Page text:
3-29-androidsGartner published its latest smartphone market figures yesterday, and they’re notable because they cover sales to ‘end users’ – actual people, rather than shipments to retailers and operators.

The research has been making headlines for its claim that smartphones accounted for 51.8% of all mobile phone sales in the second quarter of this year: the first time they’ve surpassed sales of feature phones.

We think Gartner’s breakdown of sales by operating system is just as important though. It estimates that Android accounted for 79% of all smartphones sold in Q2: a cool 177.9m handsets. That’s up from a 64.2% share this time last year, with Apple having dropped from 18.8% to 14.2% in the same period.

That still means 31.9m iPhones sold in Q2, but Gartner’s focus on sales not shipments dents perceptions (often fuelled by Apple execs) that more Android devices than people think are languishing in warehouses.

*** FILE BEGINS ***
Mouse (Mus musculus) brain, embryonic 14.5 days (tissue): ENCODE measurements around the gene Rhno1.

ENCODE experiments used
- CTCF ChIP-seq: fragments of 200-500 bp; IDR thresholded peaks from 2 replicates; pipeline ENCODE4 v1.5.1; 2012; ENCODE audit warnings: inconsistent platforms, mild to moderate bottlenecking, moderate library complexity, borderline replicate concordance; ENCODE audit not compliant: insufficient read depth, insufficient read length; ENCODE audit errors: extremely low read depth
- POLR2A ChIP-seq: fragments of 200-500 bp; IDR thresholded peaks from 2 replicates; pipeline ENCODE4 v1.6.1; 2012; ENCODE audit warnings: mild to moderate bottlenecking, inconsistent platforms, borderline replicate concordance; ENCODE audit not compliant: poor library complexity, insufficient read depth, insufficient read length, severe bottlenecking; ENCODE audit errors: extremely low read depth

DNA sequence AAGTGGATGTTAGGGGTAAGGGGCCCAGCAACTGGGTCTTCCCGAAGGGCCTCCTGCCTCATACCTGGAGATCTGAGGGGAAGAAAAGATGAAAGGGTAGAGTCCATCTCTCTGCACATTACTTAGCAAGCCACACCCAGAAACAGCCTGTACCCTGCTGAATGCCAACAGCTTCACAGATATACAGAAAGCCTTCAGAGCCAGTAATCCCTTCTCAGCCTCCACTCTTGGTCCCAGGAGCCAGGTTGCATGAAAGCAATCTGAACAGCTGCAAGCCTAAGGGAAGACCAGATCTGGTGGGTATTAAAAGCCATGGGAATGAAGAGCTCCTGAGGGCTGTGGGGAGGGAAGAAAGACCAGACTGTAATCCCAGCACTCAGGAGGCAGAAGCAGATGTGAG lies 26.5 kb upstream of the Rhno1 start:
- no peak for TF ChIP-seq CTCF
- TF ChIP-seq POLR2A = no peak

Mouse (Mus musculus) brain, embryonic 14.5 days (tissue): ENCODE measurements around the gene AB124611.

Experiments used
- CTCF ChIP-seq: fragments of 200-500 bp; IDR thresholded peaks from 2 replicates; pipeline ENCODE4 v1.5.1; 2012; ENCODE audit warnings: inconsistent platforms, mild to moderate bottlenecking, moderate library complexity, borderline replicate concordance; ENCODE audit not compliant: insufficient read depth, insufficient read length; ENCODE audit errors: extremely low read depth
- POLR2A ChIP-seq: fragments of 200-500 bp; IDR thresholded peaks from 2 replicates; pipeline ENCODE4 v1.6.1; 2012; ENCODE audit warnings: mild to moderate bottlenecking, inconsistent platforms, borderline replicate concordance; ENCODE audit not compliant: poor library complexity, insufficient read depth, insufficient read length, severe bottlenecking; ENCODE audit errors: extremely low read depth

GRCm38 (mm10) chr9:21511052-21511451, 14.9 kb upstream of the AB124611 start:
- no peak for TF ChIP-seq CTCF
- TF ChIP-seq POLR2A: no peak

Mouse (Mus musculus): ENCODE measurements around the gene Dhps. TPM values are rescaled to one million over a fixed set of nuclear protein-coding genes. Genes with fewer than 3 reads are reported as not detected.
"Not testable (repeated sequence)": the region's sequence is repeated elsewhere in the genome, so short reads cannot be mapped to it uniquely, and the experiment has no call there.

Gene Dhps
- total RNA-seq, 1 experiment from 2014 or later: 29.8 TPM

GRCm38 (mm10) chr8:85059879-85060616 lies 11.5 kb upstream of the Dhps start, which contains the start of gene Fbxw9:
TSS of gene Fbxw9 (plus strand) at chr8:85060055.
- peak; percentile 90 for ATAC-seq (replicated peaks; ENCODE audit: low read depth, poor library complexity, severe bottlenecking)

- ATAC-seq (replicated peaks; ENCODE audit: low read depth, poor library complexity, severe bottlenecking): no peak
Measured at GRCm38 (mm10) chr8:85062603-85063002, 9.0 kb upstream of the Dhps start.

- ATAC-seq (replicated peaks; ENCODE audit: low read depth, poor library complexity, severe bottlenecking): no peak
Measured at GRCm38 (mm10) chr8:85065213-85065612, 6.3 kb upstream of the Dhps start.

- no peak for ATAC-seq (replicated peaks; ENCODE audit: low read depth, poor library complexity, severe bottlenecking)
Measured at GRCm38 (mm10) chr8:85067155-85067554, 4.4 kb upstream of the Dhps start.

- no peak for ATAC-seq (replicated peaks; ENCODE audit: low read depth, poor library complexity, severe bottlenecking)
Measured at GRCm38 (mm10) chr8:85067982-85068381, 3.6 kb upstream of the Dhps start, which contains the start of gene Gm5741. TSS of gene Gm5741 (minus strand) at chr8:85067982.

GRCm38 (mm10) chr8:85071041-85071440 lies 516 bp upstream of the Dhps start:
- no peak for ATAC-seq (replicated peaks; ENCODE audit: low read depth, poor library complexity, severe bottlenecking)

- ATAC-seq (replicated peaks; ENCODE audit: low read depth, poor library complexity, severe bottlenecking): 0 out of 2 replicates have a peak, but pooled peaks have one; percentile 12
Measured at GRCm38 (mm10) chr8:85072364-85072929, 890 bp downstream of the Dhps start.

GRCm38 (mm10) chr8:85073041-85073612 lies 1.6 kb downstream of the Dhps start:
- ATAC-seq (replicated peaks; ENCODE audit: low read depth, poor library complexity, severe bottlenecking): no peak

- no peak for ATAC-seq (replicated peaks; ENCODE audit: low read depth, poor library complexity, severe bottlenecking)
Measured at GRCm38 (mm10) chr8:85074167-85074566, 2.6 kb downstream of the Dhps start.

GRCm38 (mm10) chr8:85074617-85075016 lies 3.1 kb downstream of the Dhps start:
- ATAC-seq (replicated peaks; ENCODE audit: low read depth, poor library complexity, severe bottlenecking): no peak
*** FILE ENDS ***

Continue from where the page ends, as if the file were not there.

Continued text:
Despite this scale, Android is still second in the priorities of many app developers – see estimates earlier this year that if you add app revenues from iOS and Android, Apple’s platform takes 73% of them.

But as industry analyst Benedict Evans noted earlier this week, as Android’s lead in terms of devices in hands continues to grow, developers and digital services will increasingly treat it equally to iOS, and perhaps even start seeing it as their lead platform.

There’s still some iOS v Android fun being had in the tablet market, though. A separate report published by Canalys yesterday claimed that 30% of the 50 top paid and 50 top free iPad apps still aren’t available for Android.

Although what wasn’t stated very clearly was the fact that of those 30 unavailable-on-Android apps, 11 are made by Apple – which of course doesn’t port its own apps to Android.

In any case, Music Ally’s view remains the same: the competition between Android and iOS, driving Apple and Google to innovate in each iteration of their software, is good news for everyone building apps and services, music included.